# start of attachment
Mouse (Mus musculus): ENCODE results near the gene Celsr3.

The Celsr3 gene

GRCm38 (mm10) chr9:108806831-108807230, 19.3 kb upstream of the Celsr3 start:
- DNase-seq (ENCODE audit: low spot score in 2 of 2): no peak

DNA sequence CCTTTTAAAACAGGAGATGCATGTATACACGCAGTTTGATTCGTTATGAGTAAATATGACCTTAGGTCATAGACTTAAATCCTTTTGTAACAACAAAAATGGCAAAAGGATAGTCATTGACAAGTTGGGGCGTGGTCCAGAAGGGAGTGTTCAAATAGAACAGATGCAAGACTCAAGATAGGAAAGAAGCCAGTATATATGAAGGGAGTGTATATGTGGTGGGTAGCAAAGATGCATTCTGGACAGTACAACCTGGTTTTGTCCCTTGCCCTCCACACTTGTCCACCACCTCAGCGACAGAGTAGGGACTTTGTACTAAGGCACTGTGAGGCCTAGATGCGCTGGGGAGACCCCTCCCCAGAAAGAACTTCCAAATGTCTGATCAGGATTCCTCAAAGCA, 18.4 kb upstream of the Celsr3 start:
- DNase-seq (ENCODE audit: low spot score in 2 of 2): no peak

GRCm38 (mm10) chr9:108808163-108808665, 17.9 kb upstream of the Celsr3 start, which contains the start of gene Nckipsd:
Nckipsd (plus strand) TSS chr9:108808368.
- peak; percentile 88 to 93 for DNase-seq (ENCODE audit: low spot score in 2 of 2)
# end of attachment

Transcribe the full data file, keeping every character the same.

Mouse (Mus musculus): ENCODE results near the gene Celsr3.

The Celsr3 gene

GRCm38 (mm10) chr9:108806831-108807230, 19.3 kb upstream of the Celsr3 start:
- DNase-seq (ENCODE audit: low spot score in 2 of 2): no peak

DNA sequence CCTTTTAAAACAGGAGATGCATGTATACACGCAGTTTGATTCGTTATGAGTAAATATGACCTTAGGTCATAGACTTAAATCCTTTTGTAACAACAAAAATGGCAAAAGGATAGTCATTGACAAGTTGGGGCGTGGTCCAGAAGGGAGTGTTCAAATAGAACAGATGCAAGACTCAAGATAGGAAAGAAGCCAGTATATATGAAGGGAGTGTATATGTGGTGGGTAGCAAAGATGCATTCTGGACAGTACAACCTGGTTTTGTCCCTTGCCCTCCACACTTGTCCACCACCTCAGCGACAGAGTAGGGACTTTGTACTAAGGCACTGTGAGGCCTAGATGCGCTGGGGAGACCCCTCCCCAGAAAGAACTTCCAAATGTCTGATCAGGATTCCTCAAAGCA, 18.4 kb upstream of the Celsr3 start:
- DNase-seq (ENCODE audit: low spot score in 2 of 2): no peak

GRCm38 (mm10) chr9:108808163-108808665, 17.9 kb upstream of the Celsr3 start, which contains the start of gene Nckipsd:
Nckipsd (plus strand) TSS chr9:108808368.
- peak; percentile 88 to 93 for DNase-seq (ENCODE audit: low spot score in 2 of 2)